Shady land exchangeDuring the days of the Soviet Union, Ingushetia and Chechnya were part of the same autonomous republic. When the USSR collapsed in the early 1990s, Chechnya declared its independence, which eventually led to a protracted and bloody conflict with the central government. Ingushetia remained true to Moscow. Today, both are independent constituent republics, yet there has never been an administrative border separating them. That is set to change. The leaders of both republics, Ramzan Kadyrov in Chechnya and Yunus-bek Yevkurov in Ingushetia, signed a new border agreement in late September and had the treaty ratified by their respective parliaments. The agreement is opaque and purports to represent a fair exchange of land. Still, some experts doubt that fact and are of the opinion that Chechnya will receive much more land than it is letting on in public.
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The people of Ingushetia also have their doubts and they fear Chechnya could wrest control over much of their homeland. The way the deal was made – without public debate and away from peering eyes – has caused outrage. Ingushetia's constitutional court has voiced clear support for the thousands of demonstrators in Magas. And in a move that is highly unusual in Russia, so have police. Witnesses have reported that portions of the police have signaled support and are protecting demonstrators from police units from other parts of Russia. This may be why the protests have not been forcefully quelled but rather allowed to go on. The demonstrators' main demand is that the agreement be reversed.
Fear of becoming like ChechnyaThe real reason for the new border agreement and exchange of land remains unclear. There has been speculation that Kadyrov seeks to secure oil deposits. Other observers, such as Ekaterina Sokirianskaia, who heads the Conflict Prevention and Analysis Center in St. Petersburg, suspects that he wants to expand his sphere of influence to include parts of neighboring Ingushetia. Sokirianskaia says Ingushetians are outraged because, among other things, they fear the loss of part of their already small homeland. Ingushetia has only half a million citizens and is the smallest constituent republic in Russia. Sokirianskaia says Ingushetians are extremely sensitive when it comes to their land.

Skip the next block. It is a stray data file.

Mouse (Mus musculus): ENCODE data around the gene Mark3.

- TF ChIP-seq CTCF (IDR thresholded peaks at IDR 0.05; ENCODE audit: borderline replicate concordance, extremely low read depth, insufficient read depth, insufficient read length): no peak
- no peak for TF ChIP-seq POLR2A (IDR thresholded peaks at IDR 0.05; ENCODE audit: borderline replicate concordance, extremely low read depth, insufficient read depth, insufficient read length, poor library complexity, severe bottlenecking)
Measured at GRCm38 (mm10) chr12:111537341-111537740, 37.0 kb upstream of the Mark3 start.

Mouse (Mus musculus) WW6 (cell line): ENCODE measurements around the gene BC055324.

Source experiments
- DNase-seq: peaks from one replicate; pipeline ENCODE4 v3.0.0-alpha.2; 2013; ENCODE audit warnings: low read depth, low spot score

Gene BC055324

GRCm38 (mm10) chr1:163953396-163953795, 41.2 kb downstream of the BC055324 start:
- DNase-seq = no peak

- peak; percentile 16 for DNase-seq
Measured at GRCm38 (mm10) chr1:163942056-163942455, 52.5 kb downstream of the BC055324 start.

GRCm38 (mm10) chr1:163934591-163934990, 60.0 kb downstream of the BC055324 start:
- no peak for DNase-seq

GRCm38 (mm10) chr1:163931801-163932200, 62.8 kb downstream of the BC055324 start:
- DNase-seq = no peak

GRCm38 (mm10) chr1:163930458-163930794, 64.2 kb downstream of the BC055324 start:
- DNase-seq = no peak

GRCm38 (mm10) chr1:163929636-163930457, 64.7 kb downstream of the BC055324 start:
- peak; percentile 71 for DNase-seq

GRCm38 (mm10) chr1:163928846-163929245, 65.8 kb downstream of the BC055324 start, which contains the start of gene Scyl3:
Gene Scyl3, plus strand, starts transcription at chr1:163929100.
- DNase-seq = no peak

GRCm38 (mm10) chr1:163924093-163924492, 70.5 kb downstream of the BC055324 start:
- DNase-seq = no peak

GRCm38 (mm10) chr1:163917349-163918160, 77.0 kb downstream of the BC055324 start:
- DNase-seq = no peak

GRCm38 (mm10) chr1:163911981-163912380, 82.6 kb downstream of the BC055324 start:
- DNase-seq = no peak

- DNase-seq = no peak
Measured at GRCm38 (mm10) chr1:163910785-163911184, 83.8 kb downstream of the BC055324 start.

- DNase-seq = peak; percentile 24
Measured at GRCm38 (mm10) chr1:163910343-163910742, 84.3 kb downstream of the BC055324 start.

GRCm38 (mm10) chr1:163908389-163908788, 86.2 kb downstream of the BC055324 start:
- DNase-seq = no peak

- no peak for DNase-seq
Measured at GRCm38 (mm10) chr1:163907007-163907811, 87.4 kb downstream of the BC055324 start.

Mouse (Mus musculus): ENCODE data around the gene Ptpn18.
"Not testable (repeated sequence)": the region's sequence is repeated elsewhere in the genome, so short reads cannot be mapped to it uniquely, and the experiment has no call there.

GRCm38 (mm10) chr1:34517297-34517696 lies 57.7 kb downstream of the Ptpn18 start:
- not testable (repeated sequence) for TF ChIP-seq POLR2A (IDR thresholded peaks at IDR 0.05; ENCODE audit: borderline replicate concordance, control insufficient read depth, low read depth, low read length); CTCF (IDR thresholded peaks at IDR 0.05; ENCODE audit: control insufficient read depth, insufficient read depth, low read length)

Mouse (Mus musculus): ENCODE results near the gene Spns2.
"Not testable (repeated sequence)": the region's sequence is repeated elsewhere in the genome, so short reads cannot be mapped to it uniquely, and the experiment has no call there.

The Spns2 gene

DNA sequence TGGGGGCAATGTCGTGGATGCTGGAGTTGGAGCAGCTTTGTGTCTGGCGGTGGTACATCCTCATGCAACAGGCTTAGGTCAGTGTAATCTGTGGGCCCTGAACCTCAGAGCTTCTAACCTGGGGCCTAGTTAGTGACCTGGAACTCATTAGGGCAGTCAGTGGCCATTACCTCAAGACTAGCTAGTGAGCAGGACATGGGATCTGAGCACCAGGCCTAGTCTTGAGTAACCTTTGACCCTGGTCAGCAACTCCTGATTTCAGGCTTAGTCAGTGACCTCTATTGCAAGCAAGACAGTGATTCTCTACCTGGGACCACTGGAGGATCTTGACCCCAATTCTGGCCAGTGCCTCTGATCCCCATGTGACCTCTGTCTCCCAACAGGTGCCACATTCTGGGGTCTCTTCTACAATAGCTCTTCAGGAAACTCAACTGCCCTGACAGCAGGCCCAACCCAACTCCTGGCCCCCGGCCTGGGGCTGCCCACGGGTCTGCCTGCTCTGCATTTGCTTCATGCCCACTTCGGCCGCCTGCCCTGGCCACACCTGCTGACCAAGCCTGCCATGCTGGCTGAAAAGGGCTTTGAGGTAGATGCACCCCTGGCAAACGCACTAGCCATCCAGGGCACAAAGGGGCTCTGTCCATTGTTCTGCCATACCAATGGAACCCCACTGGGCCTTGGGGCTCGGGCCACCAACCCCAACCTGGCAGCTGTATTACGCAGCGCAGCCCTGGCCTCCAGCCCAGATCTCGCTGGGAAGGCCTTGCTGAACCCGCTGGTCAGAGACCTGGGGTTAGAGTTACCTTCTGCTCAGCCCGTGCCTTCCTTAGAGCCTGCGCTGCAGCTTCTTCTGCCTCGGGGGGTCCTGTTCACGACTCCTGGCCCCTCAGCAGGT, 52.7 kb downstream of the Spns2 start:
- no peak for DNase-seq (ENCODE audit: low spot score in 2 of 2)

But there are other reasons for the protests as well. The current crisis in Ingushetia has been completely ignored by Russia'a state media outlets or only mentioned in passing. In order to break through the perceived media blackout, a number of activists recently traveled to Moscow to hold a press conference at Kremlin-critical Dozhd (Rain) TV, in hopes of making the demands of the protesters known to a broader Russian audience. Their message: Ingushetians do not want to live like their neighbors in Kadyrov's Chechnya.
"For all of Yevkurov's faults, we can still voice our opinions," says Magomed Metchalo, who lives on the border between Ingushetia and Chechnya and fears that his village may one day fall under Kadyrov's control. "I can write what I think on Facebook and still wake up alive the next morning. That would be impossible in Chechnya." Kadyrov has a reputation for running his country like a medieval prince: There is no opposition in Chechnya and human rights activists are run out of the country.
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Like the collapse of the USSRSome observers have compared the current situation to the ethnic conflicts that accompanied the fall of the Soviet Union. In 1992, Ingushetia also fought a short war with the constituent republic of North Ossetia, costing many lives. "At the time, Soviet leaders refused to believe that the people could rise up in revolt," says political expert Ivan Preobrazhenskiy. They were wrong: "In the end, ethnic conflicts fueled the collapse of the USSR."
Russia seems far from collapse today. Nevertheless, Moscow is watching the situation in Ingushetia very closely without getting directly involved. Still, an end to the conflict is nowhere in sight. Ingushetia's constitutional court has determined that the border issue must be decided by a referendum. Now the ball is in the Yevkurov's court– and Moscow's.